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South Towne Lanes Summer League Springs Forth

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South Towne Lanes Summer League Springs Forth
by Mike Hulter, EDN

South Towne Lanes

In my continued efforts to explore and enjoy Eugene I had the good luck to find South Towne Lanes, the bowling alley down on 25th and Willamette. Bowling is an American sport, and most bowling alleys feel quite similar, like Safeways or Chevrons, except bowling alleys are welcoming and exude personality and history with a strong tie to youth and the sweet relaxing simplicity of the only sport during which you get to sit down more than baseball.

I’m obviously not a bowler, seeing as the techniques I was most fascinated with were the various versions of high fives. One guy would jump for every high five, and not because of shortness. Another guy would do a false leap with an ironic dead pan face, offering shoulder level high fives. What shocked me was people high fiving other teams. Don’t you want them to lose? Or are they enthused enough by the social implications, not needing the added boost of outdoing someone?

I went to South Towne Lanes in hopes of interviewing Lenny the owner, but wouldn’t ya know it, I showed up on Summer league opening night. Lenny was bowling with his 82 year old father Kenny on lane one, so I decided to start by just blending in and being there. The first thing I noticed as I sipped my frosty PBR was how quiet the noise was. Why so low? In a moment it came to me : they keep it quiet enough to hear the pins drop.

Occupying 8 of the alley’s 16 lanes, Tuesday night Summer league seems to draw a fairly young crowd, half the occupants being under 30. Throwing a strike will net you 3 to 6 high fives. Even hitting a spare will get you a cheer from the strangers in the next lane. And perhaps that’s precisely the difference here. They don’t treat you like a stranger. I managed to speak with Eric, a “bowl tender”, who is a server at the Lotus Garden but keeps his job at the alley because “It’s enjoyable, relaxing, and I bowl.”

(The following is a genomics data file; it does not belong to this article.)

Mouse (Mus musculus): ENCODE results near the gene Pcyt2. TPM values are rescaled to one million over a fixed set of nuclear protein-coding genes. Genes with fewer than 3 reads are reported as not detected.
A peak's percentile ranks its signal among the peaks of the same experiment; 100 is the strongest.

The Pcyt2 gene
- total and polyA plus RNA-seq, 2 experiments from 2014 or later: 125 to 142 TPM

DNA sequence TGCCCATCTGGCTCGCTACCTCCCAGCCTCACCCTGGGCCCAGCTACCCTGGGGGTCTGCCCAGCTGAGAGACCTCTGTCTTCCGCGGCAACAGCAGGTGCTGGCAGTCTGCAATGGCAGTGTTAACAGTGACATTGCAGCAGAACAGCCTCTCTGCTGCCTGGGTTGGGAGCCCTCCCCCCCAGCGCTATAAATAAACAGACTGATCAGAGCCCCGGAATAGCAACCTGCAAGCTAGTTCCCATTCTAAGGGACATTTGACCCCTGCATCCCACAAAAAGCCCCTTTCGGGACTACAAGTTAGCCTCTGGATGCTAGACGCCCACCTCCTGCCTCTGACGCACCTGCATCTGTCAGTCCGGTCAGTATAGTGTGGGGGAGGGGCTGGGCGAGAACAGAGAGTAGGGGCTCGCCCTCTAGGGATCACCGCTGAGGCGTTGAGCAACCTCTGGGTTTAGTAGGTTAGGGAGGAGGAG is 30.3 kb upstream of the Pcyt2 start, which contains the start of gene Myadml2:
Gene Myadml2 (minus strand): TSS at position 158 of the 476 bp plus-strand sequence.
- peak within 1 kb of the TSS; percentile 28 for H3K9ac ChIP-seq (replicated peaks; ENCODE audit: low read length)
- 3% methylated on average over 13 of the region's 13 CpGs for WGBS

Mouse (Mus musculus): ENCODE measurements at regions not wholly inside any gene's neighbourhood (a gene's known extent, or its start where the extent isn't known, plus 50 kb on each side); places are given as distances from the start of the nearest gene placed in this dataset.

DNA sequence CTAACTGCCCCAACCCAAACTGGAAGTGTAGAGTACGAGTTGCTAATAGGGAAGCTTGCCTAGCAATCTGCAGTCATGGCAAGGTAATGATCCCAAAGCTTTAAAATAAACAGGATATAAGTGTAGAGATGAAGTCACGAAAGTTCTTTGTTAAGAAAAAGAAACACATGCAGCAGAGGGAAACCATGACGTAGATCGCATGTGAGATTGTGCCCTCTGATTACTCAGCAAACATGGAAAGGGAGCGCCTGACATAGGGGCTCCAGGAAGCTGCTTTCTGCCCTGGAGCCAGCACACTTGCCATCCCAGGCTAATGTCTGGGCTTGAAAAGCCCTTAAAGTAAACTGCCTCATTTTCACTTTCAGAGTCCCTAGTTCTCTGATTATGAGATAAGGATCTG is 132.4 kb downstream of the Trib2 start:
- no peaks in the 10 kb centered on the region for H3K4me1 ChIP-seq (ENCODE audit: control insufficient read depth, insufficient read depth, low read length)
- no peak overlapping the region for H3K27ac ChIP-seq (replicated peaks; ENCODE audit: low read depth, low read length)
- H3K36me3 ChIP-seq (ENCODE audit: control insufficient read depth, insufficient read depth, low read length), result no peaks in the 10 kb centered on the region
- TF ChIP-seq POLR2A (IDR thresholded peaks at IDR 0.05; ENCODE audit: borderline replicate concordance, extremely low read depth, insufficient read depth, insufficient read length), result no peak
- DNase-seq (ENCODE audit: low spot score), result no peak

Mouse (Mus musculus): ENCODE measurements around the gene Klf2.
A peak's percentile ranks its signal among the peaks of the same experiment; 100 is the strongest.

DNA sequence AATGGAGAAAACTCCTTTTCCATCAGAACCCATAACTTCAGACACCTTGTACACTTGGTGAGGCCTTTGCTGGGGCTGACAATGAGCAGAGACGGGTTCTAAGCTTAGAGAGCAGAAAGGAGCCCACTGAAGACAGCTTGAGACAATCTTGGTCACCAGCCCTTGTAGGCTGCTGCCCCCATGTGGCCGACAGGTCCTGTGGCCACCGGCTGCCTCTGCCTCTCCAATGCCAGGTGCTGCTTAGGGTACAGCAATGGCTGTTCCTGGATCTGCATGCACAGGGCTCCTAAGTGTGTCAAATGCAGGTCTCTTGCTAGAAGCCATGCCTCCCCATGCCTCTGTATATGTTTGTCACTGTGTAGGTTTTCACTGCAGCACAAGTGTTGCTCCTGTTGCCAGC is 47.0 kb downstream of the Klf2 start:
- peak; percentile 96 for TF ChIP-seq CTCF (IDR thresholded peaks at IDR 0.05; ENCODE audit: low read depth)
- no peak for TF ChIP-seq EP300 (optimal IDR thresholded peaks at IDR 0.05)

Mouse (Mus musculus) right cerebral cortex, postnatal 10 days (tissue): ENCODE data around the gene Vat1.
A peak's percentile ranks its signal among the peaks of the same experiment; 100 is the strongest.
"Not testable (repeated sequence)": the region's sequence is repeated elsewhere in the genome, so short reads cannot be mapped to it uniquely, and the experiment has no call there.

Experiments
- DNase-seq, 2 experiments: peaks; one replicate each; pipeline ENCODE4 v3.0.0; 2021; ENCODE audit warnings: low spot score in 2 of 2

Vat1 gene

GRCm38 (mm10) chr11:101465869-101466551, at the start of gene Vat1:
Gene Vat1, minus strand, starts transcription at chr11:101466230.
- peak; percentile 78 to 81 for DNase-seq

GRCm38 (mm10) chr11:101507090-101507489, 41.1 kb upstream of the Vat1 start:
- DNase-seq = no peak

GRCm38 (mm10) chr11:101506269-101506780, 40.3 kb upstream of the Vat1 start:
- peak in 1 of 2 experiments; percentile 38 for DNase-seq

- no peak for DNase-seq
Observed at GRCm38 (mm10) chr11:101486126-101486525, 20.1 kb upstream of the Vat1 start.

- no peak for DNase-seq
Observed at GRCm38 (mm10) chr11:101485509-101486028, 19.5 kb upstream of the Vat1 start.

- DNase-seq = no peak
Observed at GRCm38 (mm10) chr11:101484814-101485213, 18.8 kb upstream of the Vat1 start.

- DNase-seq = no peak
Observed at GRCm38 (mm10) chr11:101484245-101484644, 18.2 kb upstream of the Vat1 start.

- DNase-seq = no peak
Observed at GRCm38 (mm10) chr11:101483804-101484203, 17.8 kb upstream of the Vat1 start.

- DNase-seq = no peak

The art on the wall is bowling balls and pins shooting through space on one wall, and a bowling ball sun with winged pins on the other wall, both done by Erica, an ex employee. It seems brighter with less corners than other bowling alleys. I was never allowed at my local alley because of all the drunks. South Towne Lanes doesn’t seem to cater to this type of bowling. Eric was happy to speak with me, and gave me some fascinating edges on the bowling experience. He recommended a book called Bowling Alone for an in depth analysis of the connotations of bowling. Eric gave a fascinating interview telling me about his youth in Rhode Island where the local bowling alley was a well known Mafia front, so he was never allowed to play there. Eric explained the superficial differences between open play and league play, and encouraged me to stick around and take part, so I did.

Southtowne sports deeper gutters and less oil on the planks

During the interview, Lenny the owner would pause next to us long enough to discourage me. “Don’t write an article about bowling until you’ve bowled league for a season.” He said at one point, and went back to bowling with his dad. It’s obvious that this is Lenny’s home, and he’s here because he loves it.

It’s hard to be discouraged by that, even when he’s saying “Don’t write!” League play is different. This became quickly apparent. Taking one or two or three friends’ is fun. You watch each other bowl, critique each others forms, and bask in the presence of people you already know, but league play is far more complicated, and not as easily defined or diatribed on.  As Eric the bowl tender put it, “You’re doing tourist anthropology. Showing up once won’t get you the experience. Look at Lenny. He’s on a team with his 82 year old dad, and a 19 year old kid. League play gives you a chance to connect with people you wouldn’t give a second glance otherwise.” You get to know why each person bowls. Some are business owners, and this is their only escape from the stresses of running a company. It’s a blend of social and competitive. It gives folks an excuse to come together.